Security Forum participants expressed total confidence in American empire, but could not contain their panic at the mention of Snowden.
July 25, 2013 |
Seated on a stool before an audience packed with spooks, lawmakers, lawyers and mercenaries, CNN’s Wolf Blitzer introduced recently retired CENTCOM chief General James Mattis. “I’ve worked with him and I’ve worked with his predecessors,” Blitzer said of Mattis. “I know how hard it is to run an operation like this.”
Reminding the crowd that CENTCOM is “really, really important,” Blitzer urged them to celebrate Mattis: “Let’s give the general a round of applause.”
Following the gales of cheering that resounded from the room, Mattis, the gruff 40-year Marine veteran who once volunteered his opinion that “it’s fun to shoot some people,” outlined the challenge ahead. The “war on terror” that began on 9/11 has no discernable end, he said, likening it to the “the constant skirmishing between [the US cavalry] and the Indians” during the genocidal Indian Wars of the 19th century.
“The skirmishing will go on likely for a generation,” Mattis declared.
Mattis’ remarks, made beside a cable news personality who acted more like a sidekick than a journalist, set the tone for the entire 2013 Aspen Security Forum this July. A project of the Aspen Institute, the Security Forum brought together the key figures behind America’s vast national security state, from military chieftains like Mattis to embattled National Security Agency Chief General Keith Alexander to top FBI and CIA officials, along with the bookish functionaries attempting to establish legal groundwork for expanding the war on terror.
Partisan lines and ideological disagreements faded away inside the darkened conference hall, as a parade of American securitocrats from administrations both past and present appeared on stage to defend endless global warfare and total information awareness while uniting in a single voice of condemnation against a single whistleblower bunkered inside the waiting room of Moscow International Airport: Edward Snowden.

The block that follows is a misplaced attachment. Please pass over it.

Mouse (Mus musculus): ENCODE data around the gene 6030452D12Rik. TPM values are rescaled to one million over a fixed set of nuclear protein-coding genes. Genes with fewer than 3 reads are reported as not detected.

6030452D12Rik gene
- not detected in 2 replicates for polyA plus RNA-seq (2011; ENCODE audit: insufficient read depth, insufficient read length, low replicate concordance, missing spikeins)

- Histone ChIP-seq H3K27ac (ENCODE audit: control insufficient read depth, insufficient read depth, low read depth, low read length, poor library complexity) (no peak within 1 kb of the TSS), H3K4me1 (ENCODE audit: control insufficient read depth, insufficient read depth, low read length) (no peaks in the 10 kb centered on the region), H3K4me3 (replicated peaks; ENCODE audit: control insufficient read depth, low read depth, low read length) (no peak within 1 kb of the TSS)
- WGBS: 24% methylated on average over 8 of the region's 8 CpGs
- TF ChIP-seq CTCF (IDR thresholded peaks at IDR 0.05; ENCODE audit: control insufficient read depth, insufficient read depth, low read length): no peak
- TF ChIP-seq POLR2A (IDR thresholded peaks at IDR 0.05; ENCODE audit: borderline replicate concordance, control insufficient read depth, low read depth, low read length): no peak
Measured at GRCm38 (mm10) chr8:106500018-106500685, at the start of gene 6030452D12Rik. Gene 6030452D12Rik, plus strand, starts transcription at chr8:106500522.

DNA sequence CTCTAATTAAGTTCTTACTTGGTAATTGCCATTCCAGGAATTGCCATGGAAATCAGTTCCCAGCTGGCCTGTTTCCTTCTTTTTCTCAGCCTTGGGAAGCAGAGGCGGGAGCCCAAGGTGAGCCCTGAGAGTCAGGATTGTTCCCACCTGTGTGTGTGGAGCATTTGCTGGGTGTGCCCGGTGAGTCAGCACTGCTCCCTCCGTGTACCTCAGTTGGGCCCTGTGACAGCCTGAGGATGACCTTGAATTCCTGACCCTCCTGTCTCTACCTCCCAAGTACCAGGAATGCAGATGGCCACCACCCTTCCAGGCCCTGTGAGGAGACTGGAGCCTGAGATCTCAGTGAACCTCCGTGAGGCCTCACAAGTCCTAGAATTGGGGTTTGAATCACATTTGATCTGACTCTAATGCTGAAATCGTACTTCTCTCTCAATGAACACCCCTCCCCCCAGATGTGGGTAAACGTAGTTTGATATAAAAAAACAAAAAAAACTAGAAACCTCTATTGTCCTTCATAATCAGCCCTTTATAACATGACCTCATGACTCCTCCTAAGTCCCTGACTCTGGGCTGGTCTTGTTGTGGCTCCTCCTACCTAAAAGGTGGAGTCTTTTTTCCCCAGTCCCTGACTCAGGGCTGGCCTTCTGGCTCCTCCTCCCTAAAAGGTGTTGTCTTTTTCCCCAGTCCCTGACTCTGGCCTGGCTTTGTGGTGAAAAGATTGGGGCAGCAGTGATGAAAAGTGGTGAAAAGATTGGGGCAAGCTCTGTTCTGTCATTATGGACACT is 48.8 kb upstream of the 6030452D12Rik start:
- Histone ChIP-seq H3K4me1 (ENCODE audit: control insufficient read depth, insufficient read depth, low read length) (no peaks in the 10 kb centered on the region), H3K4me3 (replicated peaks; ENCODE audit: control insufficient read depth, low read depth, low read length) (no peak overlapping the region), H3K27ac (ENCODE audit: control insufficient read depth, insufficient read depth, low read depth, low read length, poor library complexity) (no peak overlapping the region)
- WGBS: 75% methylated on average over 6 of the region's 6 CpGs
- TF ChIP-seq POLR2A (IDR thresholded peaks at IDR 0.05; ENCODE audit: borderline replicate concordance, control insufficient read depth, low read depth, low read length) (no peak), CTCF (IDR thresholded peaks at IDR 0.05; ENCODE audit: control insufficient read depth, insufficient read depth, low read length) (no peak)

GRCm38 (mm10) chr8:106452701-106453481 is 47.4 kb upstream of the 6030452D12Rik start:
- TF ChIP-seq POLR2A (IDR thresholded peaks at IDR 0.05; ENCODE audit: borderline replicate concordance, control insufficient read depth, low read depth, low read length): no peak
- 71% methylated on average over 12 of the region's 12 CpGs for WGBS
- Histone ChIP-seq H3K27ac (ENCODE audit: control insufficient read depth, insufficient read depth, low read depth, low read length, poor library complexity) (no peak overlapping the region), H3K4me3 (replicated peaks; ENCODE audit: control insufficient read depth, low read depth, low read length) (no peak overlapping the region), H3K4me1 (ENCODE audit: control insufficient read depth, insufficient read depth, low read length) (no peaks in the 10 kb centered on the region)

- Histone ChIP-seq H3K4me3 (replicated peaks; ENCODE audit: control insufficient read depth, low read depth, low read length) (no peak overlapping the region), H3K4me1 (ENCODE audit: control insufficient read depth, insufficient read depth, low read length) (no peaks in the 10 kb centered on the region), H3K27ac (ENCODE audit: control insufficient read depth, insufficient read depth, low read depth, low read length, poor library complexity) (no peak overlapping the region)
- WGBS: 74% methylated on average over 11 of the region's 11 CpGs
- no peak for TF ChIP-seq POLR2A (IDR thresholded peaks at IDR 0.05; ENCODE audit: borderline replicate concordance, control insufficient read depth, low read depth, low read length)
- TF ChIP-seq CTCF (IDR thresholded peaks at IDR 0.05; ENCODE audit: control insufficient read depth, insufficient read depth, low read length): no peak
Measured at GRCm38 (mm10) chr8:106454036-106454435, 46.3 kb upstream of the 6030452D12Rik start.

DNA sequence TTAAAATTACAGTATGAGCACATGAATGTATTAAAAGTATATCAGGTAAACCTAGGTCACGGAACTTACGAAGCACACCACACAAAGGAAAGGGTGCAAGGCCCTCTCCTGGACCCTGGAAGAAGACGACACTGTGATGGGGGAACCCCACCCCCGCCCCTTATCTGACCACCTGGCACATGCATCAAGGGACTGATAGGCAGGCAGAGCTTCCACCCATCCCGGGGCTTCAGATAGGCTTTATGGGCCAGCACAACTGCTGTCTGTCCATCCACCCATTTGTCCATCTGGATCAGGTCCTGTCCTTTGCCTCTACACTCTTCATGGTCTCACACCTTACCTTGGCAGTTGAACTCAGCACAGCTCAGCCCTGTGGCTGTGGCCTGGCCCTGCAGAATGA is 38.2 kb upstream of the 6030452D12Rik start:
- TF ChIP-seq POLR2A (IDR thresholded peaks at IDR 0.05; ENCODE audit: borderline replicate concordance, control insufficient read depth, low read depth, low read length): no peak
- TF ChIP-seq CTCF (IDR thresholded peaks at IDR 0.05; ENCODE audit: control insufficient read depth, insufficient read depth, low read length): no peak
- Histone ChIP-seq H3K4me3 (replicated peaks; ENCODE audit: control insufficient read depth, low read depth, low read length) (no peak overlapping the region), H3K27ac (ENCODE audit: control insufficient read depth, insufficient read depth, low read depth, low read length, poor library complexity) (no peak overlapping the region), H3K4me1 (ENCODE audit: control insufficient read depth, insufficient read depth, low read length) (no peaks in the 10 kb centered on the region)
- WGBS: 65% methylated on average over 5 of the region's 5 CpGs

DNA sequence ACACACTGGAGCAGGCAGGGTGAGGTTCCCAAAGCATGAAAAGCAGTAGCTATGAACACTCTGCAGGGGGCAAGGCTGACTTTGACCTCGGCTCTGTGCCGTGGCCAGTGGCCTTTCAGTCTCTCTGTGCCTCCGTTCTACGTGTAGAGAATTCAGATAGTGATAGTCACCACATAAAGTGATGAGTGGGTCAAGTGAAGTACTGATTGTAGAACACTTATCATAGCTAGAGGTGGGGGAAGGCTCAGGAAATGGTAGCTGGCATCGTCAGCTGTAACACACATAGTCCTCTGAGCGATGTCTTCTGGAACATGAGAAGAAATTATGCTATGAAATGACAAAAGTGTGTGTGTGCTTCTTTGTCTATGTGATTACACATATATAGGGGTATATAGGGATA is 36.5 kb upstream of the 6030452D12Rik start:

With perhaps one notable exception, none of the high-flying reporters junketed to Aspen to act as interlocutors seemed terribly interested in interrogating the logic of the war on terror. The spectacle was a perfect window into the world of access journalism, with media professionals brown-nosing national security elites committed to secrecy and surveillance, avoiding overly adversarial questions but making sure to ask the requisite question about how much Snowden has caused terrorists to change their behavior.
Jeff Harris, the communications director for the Aspen Institute, did not respond to questions I submitted about whether the journalists who participated in the Security Forum accepted fees. (It is likely that all relied on Aspen to at least cover lodging and travel costs). CNN sponsored the forum through a special new website called CNN Security Clearance, promoting the event through Twitter and specially commissioned op-eds from participating national security figures like former CIA director John McLaughlin.
Another forum sponsor was Academi, the private mercenary corporation formerly known as Blackwater. In fact, Academi is Blackwater’s third incarnation (it was first renamed “Xe”) since revelations of widespread human rights abuses and possible war crimes in Iraq and Afghanistan threw the mercenary firm into full damage control mode. The Aspen Institute did not respond to my questions about whether accepting sponsorship from such an unsavory entity fit within its ethical guidelines.